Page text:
Man died after overdosing on caffeine mints

Coroner calls for more awareness of dangers after John Jackson ate too many Hero energy sweets

A man died from an enormous caffeine overdose after snacking on high-energy mints - each of which is as powerful as a can of Red Bull.

John Jackson, 40, ate Hero Instant Energy Mints, unaware they could kill him. Each mint contains 80mg of caffeine, equivalent to a can of Red Bull, but are sold alongside normal mints.

Coroner Robin Balmain recorded a verdict of accidental death but said he intends to write to the Department of Health highlighting the dangers of energy sweets.

He said at the hearing: “It seems to me to be something the authorities need to know about. It is up to them to take any action. This is potentially a dangerous situation. I am as certain as I can be that Mr Jackson did not know he was exposing himself to danger.”

Dr Dragana Cvijan, a pathologist, told  the court that 79 milligrammes of caffeine has been known to cause death and that a post mortem revealed Mr Jackson had 155 milligrammes in his system when he died.

Mr Jackson was a heavy drinker and had cirrhosis of the liver which would have limited his liver’s ability to process toxins but it was the caffeine overdose that killed him, the pathologis said.

She told the hearing: “To my surprise the immediate cause of death was not cirrhosis, but through caffeine overdose. The post mortem showed other drug traces, but not enough for the final outcome.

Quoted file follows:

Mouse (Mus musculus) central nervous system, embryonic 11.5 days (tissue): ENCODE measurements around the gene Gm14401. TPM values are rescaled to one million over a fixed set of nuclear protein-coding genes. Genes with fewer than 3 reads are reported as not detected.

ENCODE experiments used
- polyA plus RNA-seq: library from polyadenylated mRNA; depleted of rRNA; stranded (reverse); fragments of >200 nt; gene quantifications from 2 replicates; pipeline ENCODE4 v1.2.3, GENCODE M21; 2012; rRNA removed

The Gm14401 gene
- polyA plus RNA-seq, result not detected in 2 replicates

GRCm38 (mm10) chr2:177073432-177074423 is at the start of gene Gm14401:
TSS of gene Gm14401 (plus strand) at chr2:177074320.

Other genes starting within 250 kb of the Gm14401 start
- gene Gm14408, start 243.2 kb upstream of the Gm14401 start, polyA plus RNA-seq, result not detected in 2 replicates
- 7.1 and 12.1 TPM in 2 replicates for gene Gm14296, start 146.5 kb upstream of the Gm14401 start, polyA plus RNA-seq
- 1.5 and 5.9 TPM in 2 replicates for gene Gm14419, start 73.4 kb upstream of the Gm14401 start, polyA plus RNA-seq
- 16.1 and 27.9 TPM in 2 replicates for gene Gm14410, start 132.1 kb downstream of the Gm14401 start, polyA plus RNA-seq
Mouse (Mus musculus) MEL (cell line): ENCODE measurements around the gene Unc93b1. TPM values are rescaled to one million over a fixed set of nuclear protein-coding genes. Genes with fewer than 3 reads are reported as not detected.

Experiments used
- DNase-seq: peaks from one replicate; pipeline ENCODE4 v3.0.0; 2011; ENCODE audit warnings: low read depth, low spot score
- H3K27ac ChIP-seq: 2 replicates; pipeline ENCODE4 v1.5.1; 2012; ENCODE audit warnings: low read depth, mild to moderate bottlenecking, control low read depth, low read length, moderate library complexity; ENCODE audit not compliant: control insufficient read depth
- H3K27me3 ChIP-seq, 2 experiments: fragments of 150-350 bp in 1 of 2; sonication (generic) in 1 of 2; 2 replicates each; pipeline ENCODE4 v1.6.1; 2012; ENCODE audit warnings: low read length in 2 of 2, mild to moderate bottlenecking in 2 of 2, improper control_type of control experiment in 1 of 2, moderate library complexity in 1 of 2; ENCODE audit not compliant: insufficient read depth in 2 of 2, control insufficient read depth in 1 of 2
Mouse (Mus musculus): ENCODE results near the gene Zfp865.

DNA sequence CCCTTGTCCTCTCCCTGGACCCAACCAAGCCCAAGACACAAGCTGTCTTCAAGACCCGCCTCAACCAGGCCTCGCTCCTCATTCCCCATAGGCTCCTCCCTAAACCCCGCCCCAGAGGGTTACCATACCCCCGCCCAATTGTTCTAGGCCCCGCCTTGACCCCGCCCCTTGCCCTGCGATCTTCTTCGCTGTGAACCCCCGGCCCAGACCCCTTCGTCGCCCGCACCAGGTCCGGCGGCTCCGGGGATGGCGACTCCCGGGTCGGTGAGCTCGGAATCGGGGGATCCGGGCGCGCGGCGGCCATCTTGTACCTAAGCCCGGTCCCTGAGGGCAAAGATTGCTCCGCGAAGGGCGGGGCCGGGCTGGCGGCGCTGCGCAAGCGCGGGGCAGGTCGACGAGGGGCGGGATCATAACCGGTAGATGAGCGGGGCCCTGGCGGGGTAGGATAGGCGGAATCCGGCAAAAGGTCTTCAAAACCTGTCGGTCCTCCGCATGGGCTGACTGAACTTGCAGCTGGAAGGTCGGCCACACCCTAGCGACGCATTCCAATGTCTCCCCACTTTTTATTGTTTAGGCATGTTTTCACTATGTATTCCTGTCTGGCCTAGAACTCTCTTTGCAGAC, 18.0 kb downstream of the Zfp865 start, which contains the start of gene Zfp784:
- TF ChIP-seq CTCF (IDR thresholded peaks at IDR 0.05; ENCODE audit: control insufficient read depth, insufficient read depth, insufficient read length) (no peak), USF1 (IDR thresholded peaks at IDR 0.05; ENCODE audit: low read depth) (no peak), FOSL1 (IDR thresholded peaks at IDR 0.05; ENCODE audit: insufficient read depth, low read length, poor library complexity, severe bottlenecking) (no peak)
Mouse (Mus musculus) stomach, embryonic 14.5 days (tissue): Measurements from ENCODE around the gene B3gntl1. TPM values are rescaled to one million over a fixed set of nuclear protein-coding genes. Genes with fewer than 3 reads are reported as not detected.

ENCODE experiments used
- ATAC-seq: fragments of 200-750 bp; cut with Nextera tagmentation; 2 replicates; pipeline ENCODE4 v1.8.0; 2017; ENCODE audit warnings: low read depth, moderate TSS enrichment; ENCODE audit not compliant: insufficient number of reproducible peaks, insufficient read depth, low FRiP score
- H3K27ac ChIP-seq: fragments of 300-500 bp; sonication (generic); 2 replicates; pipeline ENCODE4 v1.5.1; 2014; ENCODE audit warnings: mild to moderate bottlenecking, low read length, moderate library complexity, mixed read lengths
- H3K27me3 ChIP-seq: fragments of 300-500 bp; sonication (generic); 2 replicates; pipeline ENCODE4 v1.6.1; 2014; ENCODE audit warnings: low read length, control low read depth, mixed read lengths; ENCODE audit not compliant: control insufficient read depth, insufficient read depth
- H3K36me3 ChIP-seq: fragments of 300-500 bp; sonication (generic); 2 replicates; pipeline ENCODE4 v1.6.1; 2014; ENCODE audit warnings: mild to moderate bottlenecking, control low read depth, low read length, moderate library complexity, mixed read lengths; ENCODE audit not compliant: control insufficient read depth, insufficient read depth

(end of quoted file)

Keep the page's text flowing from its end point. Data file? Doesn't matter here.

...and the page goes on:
“I am sure this is the first time in my experience we have come across what was literally a caffeine overdose. It was confirmed by experts in this field. The amount found was really excessive and entirely in keeping with death due to excess caffeine in the blood. If the liver was not functioning properly that would contribute to the final outcome.”

Mr Jackson, a former painter and decorator, bought a £4 tin of 12 sweets from his local shop. He was found dead in his flat by his former partner in Darlaston, near Birmingham, on 2 May this year.

Rebecca Court, his stepdaughter, called for the product to be banned, after the coroner criticised its manufacturer. She said: “On the box it said one tablet equals one can of energy drink. It’s unbelievable. They’re classed in the same place as Polos and Extra Strong Mints.  I’m scared to drink coffee now.”

Birkenhead-based Hero Energy said that it highlighted the risk with prominent warnings on packaging and shelves. In a statement, directors Paul Hayes and Steve Hones said they “fully understand” the dangers and risks of caffeine and that the packs advise no more than five be consumed in 24 hours.